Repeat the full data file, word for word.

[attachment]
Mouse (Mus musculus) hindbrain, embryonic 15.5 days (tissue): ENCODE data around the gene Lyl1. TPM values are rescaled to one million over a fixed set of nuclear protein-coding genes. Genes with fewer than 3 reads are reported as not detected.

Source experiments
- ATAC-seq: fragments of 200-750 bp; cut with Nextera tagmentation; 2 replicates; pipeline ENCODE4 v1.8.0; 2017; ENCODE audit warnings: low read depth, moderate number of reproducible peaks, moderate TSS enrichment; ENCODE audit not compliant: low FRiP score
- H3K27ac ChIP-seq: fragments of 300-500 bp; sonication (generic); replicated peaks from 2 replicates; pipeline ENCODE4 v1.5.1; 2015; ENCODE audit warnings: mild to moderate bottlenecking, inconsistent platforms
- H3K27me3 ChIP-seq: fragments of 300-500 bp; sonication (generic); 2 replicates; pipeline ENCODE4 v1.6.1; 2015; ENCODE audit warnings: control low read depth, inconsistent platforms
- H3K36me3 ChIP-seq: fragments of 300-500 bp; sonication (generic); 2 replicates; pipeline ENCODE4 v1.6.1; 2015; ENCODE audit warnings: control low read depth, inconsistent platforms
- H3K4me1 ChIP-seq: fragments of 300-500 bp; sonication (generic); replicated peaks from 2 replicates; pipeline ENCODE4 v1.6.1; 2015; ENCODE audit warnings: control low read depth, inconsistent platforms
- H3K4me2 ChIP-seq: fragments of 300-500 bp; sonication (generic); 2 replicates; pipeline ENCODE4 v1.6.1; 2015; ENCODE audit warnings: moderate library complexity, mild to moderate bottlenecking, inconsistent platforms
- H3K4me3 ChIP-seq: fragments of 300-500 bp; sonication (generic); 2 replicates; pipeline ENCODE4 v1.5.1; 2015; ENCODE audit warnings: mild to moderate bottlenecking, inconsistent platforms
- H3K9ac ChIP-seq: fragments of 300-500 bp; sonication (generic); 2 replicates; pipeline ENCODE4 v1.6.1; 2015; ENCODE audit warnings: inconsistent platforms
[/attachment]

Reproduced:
Mouse (Mus musculus) hindbrain, embryonic 15.5 days (tissue): ENCODE data around the gene Lyl1. TPM values are rescaled to one million over a fixed set of nuclear protein-coding genes. Genes with fewer than 3 reads are reported as not detected.

Source experiments
- ATAC-seq: fragments of 200-750 bp; cut with Nextera tagmentation; 2 replicates; pipeline ENCODE4 v1.8.0; 2017; ENCODE audit warnings: low read depth, moderate number of reproducible peaks, moderate TSS enrichment; ENCODE audit not compliant: low FRiP score
- H3K27ac ChIP-seq: fragments of 300-500 bp; sonication (generic); replicated peaks from 2 replicates; pipeline ENCODE4 v1.5.1; 2015; ENCODE audit warnings: mild to moderate bottlenecking, inconsistent platforms
- H3K27me3 ChIP-seq: fragments of 300-500 bp; sonication (generic); 2 replicates; pipeline ENCODE4 v1.6.1; 2015; ENCODE audit warnings: control low read depth, inconsistent platforms
- H3K36me3 ChIP-seq: fragments of 300-500 bp; sonication (generic); 2 replicates; pipeline ENCODE4 v1.6.1; 2015; ENCODE audit warnings: control low read depth, inconsistent platforms
- H3K4me1 ChIP-seq: fragments of 300-500 bp; sonication (generic); replicated peaks from 2 replicates; pipeline ENCODE4 v1.6.1; 2015; ENCODE audit warnings: control low read depth, inconsistent platforms
- H3K4me2 ChIP-seq: fragments of 300-500 bp; sonication (generic); 2 replicates; pipeline ENCODE4 v1.6.1; 2015; ENCODE audit warnings: moderate library complexity, mild to moderate bottlenecking, inconsistent platforms
- H3K4me3 ChIP-seq: fragments of 300-500 bp; sonication (generic); 2 replicates; pipeline ENCODE4 v1.5.1; 2015; ENCODE audit warnings: mild to moderate bottlenecking, inconsistent platforms
- H3K9ac ChIP-seq: fragments of 300-500 bp; sonication (generic); 2 replicates; pipeline ENCODE4 v1.6.1; 2015; ENCODE audit warnings: inconsistent platforms